What is 4:3 Aspect Ratio? Definition & Examples
- Definition: What is 4:3 aspect ratio?
- History of the 4:3 format
- Use of 4:3 aspect ratio today
- Examples of 4:3 ratio in filmmaking
- Why not shoot in widescreen?
Aspect ratio refers to the width and height of a screen or image. The 4:3 format dates back to celluloid film and early cinema screens and television sets. Far from being a relic of the past, the 4:3 aspect ratio is still a default format even though cinematography and filmmaking ratios have mostly changed to widescreen. But with some modern filmmakers returning to 4:3, the format is going through a renaissance. So let’s look at all aspects of this ratio!
Definition: What is 4:3 aspect ratio?
The aspect ratio tells you about the proportions of an image or a screen. By definition, it refers to the relationship between the width and the height, for example, of a camera, display, or projector. The 4:3 aspect ratio describes a width of four units and a height of three units. These can be inches, lines, or pixels, depending on the object with that aspect ratio.
When you divide the values, that is the width by the height, you get 1.33 (4 divided by 3 is 1.33). In practical terms, you get 1.33 times as much width as height. Imagine taking a picture with a 4:3 camera which you hold horizontally: you'll fit 1.33 times more into the frame from the left to the right edge of the frame than from the top to the bottom. The equivalent ratio is therefore 1.33:1.
The aspect ratio of 1.33:1 was that of early celluloid film cameras and projectors. Though mathematically the same, the 4:3 format commonly refers to computer and TV screens. When you record an image or motion picture and then display it on a screen with the same aspect ratio, you’ll be able to fill the entire screen without losing any information or having to crop the image.
We, therefore, refer to the 4:3 format also as fullscreen, though a 4:3 screen cannot display all aspect ratios filling the screen without zooming, cropping, or leaving black bars. Widescreen is what we perceive as the opposite since the width of that ratio is noticeably larger than its height. In fact, 1.78 times wider: the widescreen format’s aspect ratio is 16:9, resulting in 1.78:1 (16 divided by 9 is 1.78).
Overview of 4:3 features
Comparing images in the 4:3 and 16:9 formats side by side, the former seems box-like and square, while the latter appears twice as wide as it is high. Neither is true, as the math above proves. Here are the essential 4:3 characteristics:
- Pronounced ‘four-three,’ ‘four to three,’ or ‘four by three’
- Also known as 1.33:1 (because 4:3 = 1.33:1)
- Original and default aspect ratio of 35mm celluloid film
- ‘Fullscreen’ format where 4:3 is the aspect ratio of camera and screen (no black bars)
- A widescreen format can be resized and formatted to fit the 4:3 format (or display with black bars)
When we talk about digital formats, we use the term resolution to describe both absolute and relative sizes. The higher the resolution, the more individual pixels will make up one horizontal line and one vertical column of the image, defining the width and the height in absolute terms and often in the thousands of pixels. But the aspect ratio is still there in the relationship between the width and the height.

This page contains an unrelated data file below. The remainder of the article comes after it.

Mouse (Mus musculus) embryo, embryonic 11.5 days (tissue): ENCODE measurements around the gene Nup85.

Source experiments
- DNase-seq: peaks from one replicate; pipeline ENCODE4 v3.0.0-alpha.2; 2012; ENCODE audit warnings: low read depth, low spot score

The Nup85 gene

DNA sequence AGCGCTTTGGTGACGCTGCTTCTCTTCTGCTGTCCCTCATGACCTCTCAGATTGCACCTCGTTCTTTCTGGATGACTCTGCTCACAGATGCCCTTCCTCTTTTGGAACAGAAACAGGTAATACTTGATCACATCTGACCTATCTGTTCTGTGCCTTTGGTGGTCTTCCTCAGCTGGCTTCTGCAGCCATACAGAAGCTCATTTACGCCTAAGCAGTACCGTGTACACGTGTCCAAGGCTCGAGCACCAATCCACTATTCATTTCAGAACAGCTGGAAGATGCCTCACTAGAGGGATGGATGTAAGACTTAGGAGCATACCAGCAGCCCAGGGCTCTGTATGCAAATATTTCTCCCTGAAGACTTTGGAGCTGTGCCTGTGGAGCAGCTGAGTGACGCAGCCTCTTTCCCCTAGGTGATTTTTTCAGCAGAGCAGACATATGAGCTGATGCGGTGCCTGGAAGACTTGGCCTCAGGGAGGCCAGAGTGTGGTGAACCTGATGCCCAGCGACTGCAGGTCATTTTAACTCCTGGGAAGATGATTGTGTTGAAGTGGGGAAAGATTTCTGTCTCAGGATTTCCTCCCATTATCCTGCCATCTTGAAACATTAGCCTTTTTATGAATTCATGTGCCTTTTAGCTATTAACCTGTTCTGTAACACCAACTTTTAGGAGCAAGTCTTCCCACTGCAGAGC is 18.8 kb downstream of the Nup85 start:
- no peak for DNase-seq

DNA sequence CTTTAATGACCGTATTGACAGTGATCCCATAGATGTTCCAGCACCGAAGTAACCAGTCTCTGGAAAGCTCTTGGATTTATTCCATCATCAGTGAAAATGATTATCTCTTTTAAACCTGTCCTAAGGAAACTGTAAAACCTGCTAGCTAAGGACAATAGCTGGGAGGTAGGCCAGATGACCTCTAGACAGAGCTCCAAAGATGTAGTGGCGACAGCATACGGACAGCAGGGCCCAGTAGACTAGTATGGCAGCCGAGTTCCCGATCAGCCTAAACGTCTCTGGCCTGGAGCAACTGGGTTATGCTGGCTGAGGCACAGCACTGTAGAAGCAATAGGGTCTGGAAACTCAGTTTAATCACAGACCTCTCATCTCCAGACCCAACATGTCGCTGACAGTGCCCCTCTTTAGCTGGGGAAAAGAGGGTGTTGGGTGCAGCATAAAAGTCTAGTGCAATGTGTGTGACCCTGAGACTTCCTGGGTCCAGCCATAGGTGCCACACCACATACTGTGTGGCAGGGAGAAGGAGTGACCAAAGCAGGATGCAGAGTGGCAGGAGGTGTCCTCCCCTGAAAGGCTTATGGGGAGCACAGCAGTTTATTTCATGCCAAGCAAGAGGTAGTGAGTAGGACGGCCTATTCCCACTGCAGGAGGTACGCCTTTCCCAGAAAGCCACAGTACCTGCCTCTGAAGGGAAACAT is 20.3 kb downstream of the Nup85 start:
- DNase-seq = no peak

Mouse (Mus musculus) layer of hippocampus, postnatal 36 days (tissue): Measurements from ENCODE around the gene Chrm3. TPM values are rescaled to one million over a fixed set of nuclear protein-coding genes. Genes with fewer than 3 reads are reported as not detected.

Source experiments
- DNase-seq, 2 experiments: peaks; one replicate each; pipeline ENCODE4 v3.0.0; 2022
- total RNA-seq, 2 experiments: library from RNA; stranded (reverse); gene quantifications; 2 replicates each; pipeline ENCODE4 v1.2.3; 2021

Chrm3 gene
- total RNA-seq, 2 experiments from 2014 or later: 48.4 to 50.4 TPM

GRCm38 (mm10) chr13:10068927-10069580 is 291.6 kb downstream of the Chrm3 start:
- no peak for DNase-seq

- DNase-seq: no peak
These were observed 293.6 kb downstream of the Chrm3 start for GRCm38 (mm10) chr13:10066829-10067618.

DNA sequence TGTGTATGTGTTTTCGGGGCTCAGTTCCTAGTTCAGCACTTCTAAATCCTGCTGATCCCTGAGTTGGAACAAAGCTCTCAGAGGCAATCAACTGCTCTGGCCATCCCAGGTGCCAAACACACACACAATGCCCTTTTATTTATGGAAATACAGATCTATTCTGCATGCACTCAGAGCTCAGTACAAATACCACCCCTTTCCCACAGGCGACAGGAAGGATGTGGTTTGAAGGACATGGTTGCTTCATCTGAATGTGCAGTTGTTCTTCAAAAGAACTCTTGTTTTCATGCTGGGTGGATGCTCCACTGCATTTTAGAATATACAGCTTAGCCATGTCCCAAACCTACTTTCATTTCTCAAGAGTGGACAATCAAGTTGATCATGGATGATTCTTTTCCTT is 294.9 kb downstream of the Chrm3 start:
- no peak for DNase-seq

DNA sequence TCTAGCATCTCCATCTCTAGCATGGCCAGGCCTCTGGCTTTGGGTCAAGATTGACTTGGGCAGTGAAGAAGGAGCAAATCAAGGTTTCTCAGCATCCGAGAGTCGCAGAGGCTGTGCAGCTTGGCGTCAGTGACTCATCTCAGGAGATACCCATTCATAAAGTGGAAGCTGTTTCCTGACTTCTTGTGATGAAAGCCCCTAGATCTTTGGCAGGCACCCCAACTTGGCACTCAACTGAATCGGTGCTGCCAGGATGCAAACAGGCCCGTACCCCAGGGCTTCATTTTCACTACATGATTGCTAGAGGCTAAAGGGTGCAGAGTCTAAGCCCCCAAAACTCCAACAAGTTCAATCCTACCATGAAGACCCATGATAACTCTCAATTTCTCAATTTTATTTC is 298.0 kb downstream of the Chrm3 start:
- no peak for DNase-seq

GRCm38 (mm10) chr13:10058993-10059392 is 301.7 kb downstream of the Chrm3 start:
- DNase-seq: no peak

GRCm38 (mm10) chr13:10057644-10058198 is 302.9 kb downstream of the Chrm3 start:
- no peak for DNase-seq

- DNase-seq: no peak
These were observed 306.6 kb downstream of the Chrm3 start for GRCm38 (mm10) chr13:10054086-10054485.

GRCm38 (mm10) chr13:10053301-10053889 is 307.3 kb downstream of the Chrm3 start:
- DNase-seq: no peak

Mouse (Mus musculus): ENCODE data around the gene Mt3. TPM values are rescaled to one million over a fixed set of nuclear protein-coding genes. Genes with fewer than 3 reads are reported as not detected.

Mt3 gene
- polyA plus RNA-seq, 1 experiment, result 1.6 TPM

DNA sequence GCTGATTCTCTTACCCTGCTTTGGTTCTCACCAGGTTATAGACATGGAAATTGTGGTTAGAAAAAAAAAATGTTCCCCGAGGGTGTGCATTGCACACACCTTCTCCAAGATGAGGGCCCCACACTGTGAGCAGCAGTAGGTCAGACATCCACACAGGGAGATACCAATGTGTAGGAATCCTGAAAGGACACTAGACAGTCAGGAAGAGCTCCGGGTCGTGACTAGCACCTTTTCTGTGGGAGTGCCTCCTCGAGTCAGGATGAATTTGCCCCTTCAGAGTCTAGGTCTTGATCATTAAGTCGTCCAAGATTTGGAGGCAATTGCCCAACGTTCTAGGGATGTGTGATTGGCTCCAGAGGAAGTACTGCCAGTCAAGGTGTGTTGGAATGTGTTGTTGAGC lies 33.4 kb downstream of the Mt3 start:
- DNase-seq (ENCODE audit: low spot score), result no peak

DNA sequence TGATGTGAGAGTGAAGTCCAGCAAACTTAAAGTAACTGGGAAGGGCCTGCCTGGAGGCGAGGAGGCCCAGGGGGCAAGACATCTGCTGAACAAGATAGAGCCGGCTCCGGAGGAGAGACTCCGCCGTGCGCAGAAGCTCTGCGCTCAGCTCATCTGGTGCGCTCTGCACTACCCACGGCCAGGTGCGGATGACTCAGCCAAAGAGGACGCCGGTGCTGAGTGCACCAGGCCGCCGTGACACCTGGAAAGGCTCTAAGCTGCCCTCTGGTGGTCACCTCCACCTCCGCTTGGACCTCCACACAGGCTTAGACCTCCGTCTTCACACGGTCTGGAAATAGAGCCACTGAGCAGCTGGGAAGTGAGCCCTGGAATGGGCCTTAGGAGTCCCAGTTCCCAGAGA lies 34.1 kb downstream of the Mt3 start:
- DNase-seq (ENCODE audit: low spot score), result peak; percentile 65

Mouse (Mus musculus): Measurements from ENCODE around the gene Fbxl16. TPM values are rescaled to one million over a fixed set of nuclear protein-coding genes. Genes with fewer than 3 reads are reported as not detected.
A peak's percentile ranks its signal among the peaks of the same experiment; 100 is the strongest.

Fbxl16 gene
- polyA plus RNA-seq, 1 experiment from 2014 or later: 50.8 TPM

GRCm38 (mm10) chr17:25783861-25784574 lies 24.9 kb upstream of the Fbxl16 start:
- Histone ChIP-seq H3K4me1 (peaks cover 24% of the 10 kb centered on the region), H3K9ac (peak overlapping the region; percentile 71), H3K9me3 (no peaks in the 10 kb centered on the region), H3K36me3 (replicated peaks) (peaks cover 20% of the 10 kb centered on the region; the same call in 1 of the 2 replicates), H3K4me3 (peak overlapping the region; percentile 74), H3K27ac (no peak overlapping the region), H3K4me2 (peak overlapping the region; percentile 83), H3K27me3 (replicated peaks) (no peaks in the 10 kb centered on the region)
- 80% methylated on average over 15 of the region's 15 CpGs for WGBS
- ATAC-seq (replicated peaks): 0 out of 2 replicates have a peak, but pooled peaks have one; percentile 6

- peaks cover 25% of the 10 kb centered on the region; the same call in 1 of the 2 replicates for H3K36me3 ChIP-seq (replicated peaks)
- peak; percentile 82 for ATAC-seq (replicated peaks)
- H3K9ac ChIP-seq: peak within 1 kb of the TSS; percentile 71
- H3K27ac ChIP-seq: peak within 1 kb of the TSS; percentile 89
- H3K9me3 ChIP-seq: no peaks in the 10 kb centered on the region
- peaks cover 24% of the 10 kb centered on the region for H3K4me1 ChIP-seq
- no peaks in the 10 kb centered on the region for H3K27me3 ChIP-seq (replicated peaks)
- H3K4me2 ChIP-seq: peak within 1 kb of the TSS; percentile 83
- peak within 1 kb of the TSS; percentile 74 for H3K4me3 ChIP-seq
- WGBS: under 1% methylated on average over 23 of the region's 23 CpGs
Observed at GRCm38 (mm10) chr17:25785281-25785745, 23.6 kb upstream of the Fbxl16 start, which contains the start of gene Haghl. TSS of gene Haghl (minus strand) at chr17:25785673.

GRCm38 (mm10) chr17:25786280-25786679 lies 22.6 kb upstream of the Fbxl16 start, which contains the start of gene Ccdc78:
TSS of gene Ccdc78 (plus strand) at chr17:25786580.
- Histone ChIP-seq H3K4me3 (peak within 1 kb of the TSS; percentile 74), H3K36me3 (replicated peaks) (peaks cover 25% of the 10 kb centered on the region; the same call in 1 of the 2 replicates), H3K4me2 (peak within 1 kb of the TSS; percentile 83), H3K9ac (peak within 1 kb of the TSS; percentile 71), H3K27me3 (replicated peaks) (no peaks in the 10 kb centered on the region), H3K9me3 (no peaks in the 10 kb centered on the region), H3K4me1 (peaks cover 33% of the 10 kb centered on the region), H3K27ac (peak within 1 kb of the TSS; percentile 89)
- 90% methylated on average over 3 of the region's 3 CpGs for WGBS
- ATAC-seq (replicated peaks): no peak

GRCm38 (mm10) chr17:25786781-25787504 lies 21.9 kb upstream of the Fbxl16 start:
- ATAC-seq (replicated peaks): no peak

Old computer monitors have a 4:3 resolution or screen size. The following is a brief overview of common 4:3 screen resolutions:
|640 ✕ 480||307,200||VGA|
|800 ✕ 600||480,00||SVGA|
|1024 ✕ 768||786,432||XGA|
|1152 ✕ 864||995,328||XGA+|
|1280 ✕ 960||1,228,800||SXGA− (720P)|
|1600 ✕ 1200||1,920,000||UXGA|
|1920 ✕ 1440||2,764,800||2.76M3 (1080P)|
|2048 ✕ 1536||3,145,728||QXGA|
|3840 ✕ 2880||11,059,200||4K UHD|
|4096 ✕ 3072||12,582,912||HXGA 4K (HDTV)|
Some older models today still use the XGA fullscreen resolution of 1024 ✕ 768 pixels, but the most widespread resolution on laptops and screens is 1920 ✕ 1080 or Full HD, which is a widescreen format. In terms of TV sets and digital screens, 720P is also known as Standard Definition or simply SD (sometimes ‘HD ready’), while 1080P is referred to as Full HD. A resolution of around 4,000 pixels in width is known as 4k, high-definition, or HDTV.
You can use a ratio calculator to learn more about the resolution of various aspect ratios and to calculate absolute width and height in pixels for various formats.
History of the 4:3 format
The 4:3 format defined the dimensions of the first 35mm celluloid film and therefore early cinema, as well as the first TV sets. Though 1.33:1 prevailed because of the technology available, it was only a de facto standard, and various formats existed, such as 1.29:1, or as narrow as 1.19:1.
The "talkies" and movies with a soundtrack required a widening of the celluloid to make room for the audio on the film. The image width didn't change, but the Academy of Motion Picture Arts and Sciences in 1932 defined the aspect ratio of 1.37:1 as "Academy Ratio" or "Academy Aperture" and thus created a standard. For the following two decades, the 4:3 format reigned in Hollywood.
As television evolved in the 1940s and 50s, the TV sets available used the same aspect ratio, though the description wasn't as technical as 1.33:1 or 1.37:1. The identical 4:3 format could show all existing movies in fullscreen format.